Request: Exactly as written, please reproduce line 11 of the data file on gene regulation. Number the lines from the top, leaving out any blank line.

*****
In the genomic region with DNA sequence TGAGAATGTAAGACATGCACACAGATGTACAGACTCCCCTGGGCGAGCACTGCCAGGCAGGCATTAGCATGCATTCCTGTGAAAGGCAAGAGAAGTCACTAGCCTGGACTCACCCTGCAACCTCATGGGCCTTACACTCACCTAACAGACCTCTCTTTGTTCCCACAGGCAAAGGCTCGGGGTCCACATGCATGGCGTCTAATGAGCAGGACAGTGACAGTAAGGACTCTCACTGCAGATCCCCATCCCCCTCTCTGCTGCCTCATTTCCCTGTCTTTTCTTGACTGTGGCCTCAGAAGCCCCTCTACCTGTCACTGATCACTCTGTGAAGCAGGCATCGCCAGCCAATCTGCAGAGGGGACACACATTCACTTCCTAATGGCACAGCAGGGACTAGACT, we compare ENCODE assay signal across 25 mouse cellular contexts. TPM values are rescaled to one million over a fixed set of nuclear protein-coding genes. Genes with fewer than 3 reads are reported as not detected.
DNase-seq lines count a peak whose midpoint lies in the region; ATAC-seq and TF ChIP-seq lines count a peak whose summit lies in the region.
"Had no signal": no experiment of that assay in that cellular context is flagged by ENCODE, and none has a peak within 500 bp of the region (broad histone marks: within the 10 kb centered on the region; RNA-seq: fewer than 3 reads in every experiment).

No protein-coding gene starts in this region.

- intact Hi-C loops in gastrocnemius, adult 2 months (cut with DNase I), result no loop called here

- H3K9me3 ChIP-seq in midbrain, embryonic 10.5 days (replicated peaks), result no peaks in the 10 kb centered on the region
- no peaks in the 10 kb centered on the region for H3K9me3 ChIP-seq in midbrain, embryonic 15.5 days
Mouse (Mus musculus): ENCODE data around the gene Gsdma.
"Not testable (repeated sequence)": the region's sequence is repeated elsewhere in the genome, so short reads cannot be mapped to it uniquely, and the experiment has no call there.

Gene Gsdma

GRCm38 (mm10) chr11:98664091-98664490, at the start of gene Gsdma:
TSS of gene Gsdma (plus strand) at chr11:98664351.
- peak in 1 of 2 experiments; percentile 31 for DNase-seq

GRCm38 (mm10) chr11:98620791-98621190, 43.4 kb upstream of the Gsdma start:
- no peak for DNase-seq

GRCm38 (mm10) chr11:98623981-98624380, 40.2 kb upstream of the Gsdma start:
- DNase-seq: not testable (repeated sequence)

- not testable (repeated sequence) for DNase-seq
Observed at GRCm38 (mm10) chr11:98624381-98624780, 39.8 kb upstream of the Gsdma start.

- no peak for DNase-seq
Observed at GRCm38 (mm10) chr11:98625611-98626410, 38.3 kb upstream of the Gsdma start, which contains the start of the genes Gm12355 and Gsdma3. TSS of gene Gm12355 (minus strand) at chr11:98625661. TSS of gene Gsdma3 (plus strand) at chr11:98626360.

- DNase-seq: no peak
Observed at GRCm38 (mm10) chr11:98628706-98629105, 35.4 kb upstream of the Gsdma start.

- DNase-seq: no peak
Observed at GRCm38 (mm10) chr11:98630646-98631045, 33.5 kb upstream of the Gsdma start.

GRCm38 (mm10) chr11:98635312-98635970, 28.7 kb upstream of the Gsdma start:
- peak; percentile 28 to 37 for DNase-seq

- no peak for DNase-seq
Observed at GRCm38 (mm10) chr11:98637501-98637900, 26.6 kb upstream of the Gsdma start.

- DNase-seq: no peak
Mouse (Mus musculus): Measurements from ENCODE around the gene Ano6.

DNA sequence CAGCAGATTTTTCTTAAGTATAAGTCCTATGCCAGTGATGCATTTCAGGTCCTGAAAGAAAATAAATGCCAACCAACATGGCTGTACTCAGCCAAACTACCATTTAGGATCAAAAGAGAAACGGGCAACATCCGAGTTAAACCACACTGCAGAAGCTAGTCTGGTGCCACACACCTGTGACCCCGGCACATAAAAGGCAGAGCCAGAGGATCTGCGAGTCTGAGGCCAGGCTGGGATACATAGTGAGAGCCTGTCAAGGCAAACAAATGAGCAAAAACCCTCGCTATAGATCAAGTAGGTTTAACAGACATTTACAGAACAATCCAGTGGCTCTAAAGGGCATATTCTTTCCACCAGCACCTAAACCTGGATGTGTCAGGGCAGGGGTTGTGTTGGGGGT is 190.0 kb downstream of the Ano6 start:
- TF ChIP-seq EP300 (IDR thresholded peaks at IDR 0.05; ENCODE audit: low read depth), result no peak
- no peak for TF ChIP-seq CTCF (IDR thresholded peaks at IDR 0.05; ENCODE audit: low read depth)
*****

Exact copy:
GRCm38 (mm10) chr11:98664091-98664490, at the start of gene Gsdma: